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How Henderson resuscitated New Star UK Property
by Alex Plough on Mar 12, 2012 at 00:01
When Henderson bought New Star Asset Management in 2009, the heavily advertised £2 billion New Star UK Property unit trust was in bad shape after being hit hard by the collapse in the real estate market.
The fund was coming off the back of a -22.3% loss in 2008, which followed on from a -19.6% decline in 2007, after the UK commercial market contracted sharply. But this underperformance has since been turned around by Ainslie McLennan and ex-New Star manager Marcus Langlands Pearse who took over the fund in September 2009.
Now in its third guise after originally being launched by Edinburgh Fund Managers in 1999, the renamed Henderson’s UK Property unit trust has bounced back to deliver three straight years of positive returns.
‘Marcus and I are different in many regards; it was like light and dark coming together when we started working,’ says McLennan. ‘My background is in institutional property investment so I look for developments offering as robust an income stream as possible, while Marcus is very ideas-driven and will look at boarder trends in the market.’
Key to this institutional approach is a keen focus on getting the right tenants in on the best leases.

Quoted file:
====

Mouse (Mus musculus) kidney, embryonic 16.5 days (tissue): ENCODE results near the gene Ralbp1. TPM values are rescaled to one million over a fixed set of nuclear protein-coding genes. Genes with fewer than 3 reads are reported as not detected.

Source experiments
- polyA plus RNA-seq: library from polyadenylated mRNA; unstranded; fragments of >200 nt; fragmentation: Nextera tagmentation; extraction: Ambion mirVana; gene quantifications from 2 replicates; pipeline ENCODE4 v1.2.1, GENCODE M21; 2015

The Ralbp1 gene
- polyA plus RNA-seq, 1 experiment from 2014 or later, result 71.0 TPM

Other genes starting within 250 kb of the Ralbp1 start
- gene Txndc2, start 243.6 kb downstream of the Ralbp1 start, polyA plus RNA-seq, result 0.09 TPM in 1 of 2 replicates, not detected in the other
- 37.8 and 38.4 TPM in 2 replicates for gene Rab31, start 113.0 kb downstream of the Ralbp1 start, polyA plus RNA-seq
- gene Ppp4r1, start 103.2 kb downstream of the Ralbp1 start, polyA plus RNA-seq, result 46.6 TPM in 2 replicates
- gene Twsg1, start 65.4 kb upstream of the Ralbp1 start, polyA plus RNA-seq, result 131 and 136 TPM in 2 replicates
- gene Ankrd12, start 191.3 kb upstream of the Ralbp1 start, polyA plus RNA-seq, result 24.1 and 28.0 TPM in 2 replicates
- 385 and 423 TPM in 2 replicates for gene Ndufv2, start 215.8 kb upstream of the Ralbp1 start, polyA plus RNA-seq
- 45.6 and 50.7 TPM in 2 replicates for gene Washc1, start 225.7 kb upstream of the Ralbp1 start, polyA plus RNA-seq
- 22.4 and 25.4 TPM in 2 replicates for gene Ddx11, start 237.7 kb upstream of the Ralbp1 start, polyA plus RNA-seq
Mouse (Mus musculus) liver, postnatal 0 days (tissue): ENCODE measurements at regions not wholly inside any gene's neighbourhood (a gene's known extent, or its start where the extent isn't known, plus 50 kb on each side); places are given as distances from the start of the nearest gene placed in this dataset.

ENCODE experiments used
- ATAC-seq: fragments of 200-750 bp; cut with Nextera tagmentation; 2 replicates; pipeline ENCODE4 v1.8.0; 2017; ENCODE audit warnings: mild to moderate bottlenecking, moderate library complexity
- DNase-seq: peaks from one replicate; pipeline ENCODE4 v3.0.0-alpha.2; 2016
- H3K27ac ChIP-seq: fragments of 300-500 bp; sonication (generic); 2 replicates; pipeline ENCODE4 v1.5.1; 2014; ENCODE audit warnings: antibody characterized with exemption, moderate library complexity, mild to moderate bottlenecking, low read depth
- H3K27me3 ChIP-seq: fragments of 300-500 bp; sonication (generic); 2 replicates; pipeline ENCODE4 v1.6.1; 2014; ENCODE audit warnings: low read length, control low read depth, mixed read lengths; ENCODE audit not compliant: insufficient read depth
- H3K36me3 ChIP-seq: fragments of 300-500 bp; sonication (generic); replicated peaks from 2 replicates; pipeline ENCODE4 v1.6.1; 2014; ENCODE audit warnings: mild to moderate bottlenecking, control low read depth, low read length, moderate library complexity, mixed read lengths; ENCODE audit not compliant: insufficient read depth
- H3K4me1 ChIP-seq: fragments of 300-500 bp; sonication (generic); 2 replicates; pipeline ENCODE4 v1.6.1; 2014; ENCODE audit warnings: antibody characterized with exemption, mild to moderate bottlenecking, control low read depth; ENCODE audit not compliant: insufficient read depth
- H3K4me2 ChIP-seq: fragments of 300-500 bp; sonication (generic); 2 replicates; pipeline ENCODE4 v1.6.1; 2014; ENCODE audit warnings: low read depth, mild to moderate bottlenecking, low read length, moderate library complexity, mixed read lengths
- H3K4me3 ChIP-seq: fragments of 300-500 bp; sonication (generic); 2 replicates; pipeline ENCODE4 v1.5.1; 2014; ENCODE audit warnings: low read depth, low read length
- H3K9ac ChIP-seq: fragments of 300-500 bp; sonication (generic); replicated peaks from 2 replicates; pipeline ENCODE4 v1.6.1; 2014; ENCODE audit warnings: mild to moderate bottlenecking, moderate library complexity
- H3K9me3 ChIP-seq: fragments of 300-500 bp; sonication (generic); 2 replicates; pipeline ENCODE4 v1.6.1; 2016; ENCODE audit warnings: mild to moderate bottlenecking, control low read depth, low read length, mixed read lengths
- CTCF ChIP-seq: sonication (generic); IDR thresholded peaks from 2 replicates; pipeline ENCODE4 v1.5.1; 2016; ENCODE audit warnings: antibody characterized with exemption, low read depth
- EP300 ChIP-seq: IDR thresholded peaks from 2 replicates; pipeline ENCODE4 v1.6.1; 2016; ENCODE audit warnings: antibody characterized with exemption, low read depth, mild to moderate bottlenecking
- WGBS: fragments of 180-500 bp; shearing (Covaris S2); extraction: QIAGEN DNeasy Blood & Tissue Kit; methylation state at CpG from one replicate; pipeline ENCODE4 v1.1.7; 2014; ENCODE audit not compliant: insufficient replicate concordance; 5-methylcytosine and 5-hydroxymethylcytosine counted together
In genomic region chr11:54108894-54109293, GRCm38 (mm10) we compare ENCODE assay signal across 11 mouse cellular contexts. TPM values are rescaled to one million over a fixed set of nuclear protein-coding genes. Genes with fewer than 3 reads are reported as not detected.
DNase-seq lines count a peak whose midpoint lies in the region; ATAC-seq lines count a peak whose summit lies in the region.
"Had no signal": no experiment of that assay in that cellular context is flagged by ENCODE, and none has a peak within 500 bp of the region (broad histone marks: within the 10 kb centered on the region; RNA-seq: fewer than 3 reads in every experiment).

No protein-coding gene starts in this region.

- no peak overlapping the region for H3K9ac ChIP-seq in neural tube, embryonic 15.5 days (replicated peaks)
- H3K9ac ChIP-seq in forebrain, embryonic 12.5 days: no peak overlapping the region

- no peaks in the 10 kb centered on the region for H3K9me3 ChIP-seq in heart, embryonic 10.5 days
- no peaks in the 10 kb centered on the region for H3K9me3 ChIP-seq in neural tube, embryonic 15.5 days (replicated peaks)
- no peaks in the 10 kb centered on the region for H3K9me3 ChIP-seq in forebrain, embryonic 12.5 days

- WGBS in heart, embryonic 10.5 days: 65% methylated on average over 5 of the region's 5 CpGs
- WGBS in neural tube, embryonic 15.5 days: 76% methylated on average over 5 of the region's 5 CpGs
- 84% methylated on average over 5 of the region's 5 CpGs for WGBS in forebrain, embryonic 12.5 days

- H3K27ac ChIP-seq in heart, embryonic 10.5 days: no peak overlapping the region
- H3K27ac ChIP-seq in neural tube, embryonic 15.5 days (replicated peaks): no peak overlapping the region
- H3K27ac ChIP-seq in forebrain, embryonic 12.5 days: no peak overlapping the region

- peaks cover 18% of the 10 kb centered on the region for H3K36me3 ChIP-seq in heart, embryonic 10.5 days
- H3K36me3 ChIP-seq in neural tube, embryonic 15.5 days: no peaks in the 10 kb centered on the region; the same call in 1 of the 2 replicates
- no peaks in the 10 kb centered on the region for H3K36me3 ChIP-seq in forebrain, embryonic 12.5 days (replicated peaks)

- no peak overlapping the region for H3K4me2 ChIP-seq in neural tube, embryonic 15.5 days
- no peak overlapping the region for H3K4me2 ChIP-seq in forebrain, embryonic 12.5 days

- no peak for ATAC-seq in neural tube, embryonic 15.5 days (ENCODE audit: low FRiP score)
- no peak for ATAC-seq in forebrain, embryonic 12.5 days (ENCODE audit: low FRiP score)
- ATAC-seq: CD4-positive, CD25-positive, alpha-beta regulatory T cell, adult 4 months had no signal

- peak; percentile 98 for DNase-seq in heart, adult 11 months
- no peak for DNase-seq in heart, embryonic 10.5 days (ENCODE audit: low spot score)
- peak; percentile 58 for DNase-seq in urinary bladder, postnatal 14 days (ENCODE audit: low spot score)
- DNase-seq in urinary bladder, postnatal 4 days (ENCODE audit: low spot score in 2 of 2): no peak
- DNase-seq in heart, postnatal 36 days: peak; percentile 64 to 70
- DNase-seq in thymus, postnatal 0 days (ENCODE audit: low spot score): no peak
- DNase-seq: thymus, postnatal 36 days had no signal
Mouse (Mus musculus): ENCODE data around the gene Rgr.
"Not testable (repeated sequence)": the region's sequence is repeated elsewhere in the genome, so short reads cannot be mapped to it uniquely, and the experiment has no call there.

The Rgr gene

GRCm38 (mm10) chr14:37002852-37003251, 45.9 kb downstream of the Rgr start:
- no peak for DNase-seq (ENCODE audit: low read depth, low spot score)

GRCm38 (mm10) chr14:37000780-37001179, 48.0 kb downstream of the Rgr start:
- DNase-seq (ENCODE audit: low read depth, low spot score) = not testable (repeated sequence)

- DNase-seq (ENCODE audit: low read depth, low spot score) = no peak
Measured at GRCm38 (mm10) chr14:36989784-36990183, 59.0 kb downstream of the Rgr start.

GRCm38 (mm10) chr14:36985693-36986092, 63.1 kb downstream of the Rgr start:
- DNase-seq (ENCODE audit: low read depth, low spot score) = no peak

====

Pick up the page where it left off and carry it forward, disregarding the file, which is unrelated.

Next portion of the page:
‘They have to tick every box for us. In this part of the cycle your tenant is everything, and we use a lot of credit analysis on ours. For example, with one tenant we recently talked to Henderson’s fixed income team to find out what the company’s bonds were doing,’ she says.
According to McLennan, the rising number of distressed sellers coming onto the market presents both challenges and opportunities for UK property fund managers.
‘There is significant mispricing in parts of the secondary market resulting from owners being forced to sell, particularly banks. We recently bought a building in Edinburgh from a distressed seller, more and more deals look like that in the market,’ she says.
She adds that while it is possible to find prime property at knock-down prices, banks are still holding onto the best quality buildings.
Moreover, any resulting increase of non-core real estate being pushed on the market is being seen as a worrying trend in the current climate.
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